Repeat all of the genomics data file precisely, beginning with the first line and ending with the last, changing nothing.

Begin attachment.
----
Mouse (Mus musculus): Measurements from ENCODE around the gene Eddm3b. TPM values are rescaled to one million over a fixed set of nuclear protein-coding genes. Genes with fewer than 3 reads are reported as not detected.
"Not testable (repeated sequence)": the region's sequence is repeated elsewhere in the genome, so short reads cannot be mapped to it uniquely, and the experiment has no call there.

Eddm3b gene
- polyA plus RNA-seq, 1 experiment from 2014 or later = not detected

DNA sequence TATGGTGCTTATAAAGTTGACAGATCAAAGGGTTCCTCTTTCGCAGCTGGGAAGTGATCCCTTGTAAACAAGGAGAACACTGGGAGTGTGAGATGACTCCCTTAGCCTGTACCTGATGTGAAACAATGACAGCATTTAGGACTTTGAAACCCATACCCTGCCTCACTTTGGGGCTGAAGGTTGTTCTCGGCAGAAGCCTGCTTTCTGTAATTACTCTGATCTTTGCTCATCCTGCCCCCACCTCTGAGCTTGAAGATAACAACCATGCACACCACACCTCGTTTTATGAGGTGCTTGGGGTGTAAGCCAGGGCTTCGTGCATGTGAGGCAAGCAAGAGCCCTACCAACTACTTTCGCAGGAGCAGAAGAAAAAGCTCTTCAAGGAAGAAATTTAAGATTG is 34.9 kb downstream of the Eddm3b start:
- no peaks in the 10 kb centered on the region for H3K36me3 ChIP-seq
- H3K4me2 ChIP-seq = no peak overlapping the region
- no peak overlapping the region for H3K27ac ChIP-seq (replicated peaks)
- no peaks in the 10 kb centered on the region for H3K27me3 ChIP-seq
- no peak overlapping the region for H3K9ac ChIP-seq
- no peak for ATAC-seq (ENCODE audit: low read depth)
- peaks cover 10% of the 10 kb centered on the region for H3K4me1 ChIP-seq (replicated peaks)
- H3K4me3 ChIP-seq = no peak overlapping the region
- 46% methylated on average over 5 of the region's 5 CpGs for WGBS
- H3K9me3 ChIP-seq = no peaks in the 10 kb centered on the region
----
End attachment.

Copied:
Mouse (Mus musculus): Measurements from ENCODE around the gene Eddm3b. TPM values are rescaled to one million over a fixed set of nuclear protein-coding genes. Genes with fewer than 3 reads are reported as not detected.
"Not testable (repeated sequence)": the region's sequence is repeated elsewhere in the genome, so short reads cannot be mapped to it uniquely, and the experiment has no call there.

Eddm3b gene
- polyA plus RNA-seq, 1 experiment from 2014 or later = not detected

DNA sequence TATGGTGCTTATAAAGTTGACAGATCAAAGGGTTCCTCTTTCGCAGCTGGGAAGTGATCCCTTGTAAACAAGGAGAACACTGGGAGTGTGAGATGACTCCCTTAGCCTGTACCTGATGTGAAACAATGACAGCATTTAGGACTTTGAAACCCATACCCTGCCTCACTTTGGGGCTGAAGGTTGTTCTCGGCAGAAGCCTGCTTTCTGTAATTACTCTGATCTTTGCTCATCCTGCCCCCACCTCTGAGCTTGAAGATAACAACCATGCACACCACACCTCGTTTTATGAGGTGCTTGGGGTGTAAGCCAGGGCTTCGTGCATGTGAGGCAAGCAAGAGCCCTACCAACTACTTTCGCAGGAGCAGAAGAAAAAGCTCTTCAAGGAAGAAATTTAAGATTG is 34.9 kb downstream of the Eddm3b start:
- no peaks in the 10 kb centered on the region for H3K36me3 ChIP-seq
- H3K4me2 ChIP-seq = no peak overlapping the region
- no peak overlapping the region for H3K27ac ChIP-seq (replicated peaks)
- no peaks in the 10 kb centered on the region for H3K27me3 ChIP-seq
- no peak overlapping the region for H3K9ac ChIP-seq
- no peak for ATAC-seq (ENCODE audit: low read depth)
- peaks cover 10% of the 10 kb centered on the region for H3K4me1 ChIP-seq (replicated peaks)
- H3K4me3 ChIP-seq = no peak overlapping the region
- 46% methylated on average over 5 of the region's 5 CpGs for WGBS
- H3K9me3 ChIP-seq = no peaks in the 10 kb centered on the region